"Real Time" host Bill Maher is not one to show remorse for the things he's said in the past. But on Friday, the political satirists found himself apologizing to the black community for his regrettable use of the n-word.
Maher knew a simple apology would not be enough, so he invited Georgetown sociology professor Michael Eric Dyson on to the show to education him on white privilege.
"I wanted you to come by here because . . . I wanted you to school me," Maher told Dyson. "I did a bad thing."
"That's a great place to start, Bill," Dyson agreed.
The late-night comedian then gave what sounded like a well-rehearsed apology for last week's show:
For black folks, that word, I don't care who you are, has caused pain. I am not here to do that. Now, the guy who was here, it's not his fault, I feel bad for him, the senator, it's all on me. But he said a weird thing. The comic mind goes to a weird place sometimes. But it doesn't matter that it wasn't said in malice. If it brought back pain for people, then that's why I apologize freely and I reiterate it tonight.
Maher's audience greeted his apology with a loud applause. The comedian gestured to the crowd, thanking them for their support.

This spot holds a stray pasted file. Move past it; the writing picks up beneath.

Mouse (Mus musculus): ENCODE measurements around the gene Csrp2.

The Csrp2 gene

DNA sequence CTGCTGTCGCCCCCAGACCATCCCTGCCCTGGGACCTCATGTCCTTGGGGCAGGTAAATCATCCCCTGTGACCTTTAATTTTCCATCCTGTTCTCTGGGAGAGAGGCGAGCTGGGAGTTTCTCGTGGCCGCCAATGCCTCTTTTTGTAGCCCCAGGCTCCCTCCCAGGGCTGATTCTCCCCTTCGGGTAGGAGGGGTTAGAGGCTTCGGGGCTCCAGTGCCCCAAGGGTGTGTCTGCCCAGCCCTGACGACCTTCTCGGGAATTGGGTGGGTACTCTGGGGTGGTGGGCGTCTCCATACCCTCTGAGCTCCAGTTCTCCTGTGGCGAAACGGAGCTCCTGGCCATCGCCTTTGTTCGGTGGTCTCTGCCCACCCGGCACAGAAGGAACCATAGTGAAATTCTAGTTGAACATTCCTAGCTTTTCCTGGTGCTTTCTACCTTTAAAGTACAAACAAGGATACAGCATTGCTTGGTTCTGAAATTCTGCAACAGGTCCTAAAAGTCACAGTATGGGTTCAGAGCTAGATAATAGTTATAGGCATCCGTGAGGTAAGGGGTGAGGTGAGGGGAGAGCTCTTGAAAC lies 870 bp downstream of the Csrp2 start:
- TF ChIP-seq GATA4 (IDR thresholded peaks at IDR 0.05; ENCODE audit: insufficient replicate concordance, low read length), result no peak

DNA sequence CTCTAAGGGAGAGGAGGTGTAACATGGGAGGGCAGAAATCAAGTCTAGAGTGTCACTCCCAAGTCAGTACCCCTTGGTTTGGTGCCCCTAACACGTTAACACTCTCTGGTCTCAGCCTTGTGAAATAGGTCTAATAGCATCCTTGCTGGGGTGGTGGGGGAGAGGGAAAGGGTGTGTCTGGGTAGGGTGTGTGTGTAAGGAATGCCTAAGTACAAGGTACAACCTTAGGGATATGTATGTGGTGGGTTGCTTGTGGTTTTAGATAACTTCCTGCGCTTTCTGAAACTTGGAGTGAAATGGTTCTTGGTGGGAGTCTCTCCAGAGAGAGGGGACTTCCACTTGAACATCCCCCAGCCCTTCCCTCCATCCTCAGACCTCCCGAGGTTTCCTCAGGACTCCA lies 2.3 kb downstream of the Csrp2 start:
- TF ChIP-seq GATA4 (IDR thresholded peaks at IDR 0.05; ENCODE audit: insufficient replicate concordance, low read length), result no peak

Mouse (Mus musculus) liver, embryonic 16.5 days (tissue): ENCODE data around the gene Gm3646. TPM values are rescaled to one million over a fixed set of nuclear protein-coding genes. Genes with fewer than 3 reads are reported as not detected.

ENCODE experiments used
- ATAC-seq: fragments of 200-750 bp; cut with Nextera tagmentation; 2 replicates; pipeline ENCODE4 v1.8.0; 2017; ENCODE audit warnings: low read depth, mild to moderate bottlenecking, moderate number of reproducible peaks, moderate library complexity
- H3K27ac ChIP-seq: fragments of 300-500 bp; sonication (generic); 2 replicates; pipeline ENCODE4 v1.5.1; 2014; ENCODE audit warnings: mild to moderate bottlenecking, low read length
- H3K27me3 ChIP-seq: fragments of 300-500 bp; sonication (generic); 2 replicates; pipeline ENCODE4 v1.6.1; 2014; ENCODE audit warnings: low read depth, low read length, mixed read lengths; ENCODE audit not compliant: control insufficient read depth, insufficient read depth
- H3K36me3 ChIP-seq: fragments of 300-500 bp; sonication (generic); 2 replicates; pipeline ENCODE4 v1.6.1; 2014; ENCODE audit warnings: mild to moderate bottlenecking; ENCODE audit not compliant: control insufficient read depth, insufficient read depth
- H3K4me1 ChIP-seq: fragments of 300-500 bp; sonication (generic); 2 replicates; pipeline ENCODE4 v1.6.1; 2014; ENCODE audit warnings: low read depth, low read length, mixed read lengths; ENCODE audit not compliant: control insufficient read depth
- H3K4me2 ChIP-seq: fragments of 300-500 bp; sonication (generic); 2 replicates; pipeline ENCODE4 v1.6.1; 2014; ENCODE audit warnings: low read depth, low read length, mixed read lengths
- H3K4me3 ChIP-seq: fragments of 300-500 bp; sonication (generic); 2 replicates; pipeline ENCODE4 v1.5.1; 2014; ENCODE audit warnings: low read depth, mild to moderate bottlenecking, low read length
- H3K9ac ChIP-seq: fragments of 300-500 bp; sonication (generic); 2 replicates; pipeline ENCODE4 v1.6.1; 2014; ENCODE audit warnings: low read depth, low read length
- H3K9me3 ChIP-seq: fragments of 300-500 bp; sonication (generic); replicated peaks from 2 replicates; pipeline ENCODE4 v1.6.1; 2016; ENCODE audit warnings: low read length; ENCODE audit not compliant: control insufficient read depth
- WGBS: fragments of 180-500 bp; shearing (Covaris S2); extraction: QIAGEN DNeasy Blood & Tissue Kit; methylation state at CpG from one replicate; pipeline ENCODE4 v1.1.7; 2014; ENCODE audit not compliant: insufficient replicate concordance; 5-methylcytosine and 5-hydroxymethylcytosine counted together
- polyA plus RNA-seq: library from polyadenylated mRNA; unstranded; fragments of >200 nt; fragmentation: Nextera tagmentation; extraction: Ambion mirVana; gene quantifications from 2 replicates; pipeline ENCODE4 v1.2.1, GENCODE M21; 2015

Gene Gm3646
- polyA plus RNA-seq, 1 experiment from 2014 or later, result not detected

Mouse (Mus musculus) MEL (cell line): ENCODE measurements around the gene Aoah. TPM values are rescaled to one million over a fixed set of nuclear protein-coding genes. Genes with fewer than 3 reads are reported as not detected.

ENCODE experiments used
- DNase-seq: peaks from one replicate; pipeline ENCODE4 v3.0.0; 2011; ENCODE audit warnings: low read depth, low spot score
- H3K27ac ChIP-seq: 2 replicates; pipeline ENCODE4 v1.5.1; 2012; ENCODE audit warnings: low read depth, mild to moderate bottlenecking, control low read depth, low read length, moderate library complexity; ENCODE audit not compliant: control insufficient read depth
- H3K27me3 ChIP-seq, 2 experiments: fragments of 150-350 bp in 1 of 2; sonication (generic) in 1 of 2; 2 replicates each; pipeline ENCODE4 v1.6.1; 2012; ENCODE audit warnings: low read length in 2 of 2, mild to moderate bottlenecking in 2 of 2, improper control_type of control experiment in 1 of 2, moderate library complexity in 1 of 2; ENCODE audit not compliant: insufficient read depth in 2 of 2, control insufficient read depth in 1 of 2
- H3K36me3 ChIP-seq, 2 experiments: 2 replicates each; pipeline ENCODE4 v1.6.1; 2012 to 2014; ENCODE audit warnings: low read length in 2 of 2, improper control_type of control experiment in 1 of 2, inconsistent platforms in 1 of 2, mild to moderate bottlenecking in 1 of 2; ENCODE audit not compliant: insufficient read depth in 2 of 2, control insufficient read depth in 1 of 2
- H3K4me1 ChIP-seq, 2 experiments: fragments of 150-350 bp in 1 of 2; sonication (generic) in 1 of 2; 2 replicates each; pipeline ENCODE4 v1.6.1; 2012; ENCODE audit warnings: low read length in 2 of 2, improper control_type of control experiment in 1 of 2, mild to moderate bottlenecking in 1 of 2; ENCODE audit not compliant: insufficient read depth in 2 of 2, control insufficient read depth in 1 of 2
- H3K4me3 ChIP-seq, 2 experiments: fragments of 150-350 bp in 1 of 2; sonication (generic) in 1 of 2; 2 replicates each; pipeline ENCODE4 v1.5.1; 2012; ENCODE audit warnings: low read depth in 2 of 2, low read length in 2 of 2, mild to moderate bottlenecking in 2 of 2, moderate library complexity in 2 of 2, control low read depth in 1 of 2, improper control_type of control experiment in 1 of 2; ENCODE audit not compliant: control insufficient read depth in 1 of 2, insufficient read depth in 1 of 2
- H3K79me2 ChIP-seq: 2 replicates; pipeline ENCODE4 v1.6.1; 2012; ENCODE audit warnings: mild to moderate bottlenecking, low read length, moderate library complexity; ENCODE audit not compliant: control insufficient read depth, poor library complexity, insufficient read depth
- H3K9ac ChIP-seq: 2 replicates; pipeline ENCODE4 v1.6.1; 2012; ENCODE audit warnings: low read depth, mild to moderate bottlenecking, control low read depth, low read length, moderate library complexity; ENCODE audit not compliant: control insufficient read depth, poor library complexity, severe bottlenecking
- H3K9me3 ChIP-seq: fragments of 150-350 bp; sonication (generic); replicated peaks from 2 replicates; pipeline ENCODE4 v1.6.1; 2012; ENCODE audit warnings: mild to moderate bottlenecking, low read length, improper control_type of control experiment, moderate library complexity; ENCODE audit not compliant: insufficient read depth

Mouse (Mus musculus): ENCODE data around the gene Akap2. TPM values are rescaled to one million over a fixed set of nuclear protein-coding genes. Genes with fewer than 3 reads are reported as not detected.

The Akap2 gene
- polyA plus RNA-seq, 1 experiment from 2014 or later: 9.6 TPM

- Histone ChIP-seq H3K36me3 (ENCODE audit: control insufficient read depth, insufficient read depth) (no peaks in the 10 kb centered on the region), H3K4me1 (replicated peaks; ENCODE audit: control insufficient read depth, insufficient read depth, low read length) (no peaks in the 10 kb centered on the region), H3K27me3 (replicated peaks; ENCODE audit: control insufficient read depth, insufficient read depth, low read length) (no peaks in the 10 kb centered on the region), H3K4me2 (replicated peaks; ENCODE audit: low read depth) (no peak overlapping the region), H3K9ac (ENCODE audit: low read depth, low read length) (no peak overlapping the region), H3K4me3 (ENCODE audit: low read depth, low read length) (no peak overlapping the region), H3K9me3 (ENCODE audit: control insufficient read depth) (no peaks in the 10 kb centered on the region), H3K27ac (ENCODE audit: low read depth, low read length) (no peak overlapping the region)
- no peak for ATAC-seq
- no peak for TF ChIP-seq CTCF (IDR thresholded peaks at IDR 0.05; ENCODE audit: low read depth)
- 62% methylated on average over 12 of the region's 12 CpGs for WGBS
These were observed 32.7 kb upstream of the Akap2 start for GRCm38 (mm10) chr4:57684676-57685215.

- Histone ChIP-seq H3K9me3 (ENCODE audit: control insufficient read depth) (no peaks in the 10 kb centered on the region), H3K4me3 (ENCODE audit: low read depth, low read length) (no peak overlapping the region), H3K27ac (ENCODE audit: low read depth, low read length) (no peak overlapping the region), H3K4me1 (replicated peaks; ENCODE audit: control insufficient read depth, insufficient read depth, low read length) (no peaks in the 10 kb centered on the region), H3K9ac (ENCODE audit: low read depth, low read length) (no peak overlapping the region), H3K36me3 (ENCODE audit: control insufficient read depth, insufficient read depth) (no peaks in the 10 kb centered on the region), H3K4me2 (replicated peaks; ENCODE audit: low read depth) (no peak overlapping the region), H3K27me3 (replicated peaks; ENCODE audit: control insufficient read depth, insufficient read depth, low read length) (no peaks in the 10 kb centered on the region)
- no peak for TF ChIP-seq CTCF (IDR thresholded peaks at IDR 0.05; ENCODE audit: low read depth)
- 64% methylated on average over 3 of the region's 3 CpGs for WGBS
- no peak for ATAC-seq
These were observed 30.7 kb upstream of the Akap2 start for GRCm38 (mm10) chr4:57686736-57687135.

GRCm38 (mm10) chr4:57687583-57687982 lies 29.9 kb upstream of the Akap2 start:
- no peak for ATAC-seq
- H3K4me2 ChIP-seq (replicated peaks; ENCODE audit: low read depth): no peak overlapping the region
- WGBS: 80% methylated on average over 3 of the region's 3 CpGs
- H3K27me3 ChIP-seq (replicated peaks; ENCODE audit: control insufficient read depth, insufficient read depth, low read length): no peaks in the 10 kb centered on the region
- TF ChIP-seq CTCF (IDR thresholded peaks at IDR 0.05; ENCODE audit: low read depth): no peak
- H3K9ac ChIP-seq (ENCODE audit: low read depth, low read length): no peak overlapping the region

"You are used to those cheers," Dyson quipped.
Trying to explain the modern-day usage of the n-word, the sociology professor appropriately read a text from his son, who has clearly thought a lot about the issue.
"I know white boys [who use the n-word] who earn a pass from the work they put in," the text from Dyson's son read. "But the coolest and most honorable white boys are the ones that choose not to act on that pass because they understand the history, pain and insensitivity behind the use of the n-word."
Dyson then challenged Maher to acknowledge his white privilege:
"Do you truly understand the need to name and to challenge that unconscious white privilege that exists and how it hurts black people, even intentionally?"
Maher's response was somewhat defensive.
"Yeah, of course, I think I do," Maher answered. "I mean we're all evolving. We're all who we are."
"By the way, this happened once," Maher added, which, by the way, is not true. "A guy said a weird thing, I made a bad joke. Yes, it was wrong. And I own up to that. It's not like I made a career out of this . . . You know, it happened, and it was wrong. People make mistakes and we're all sinners."
Watch the rest of Maher's interview at the top of the post.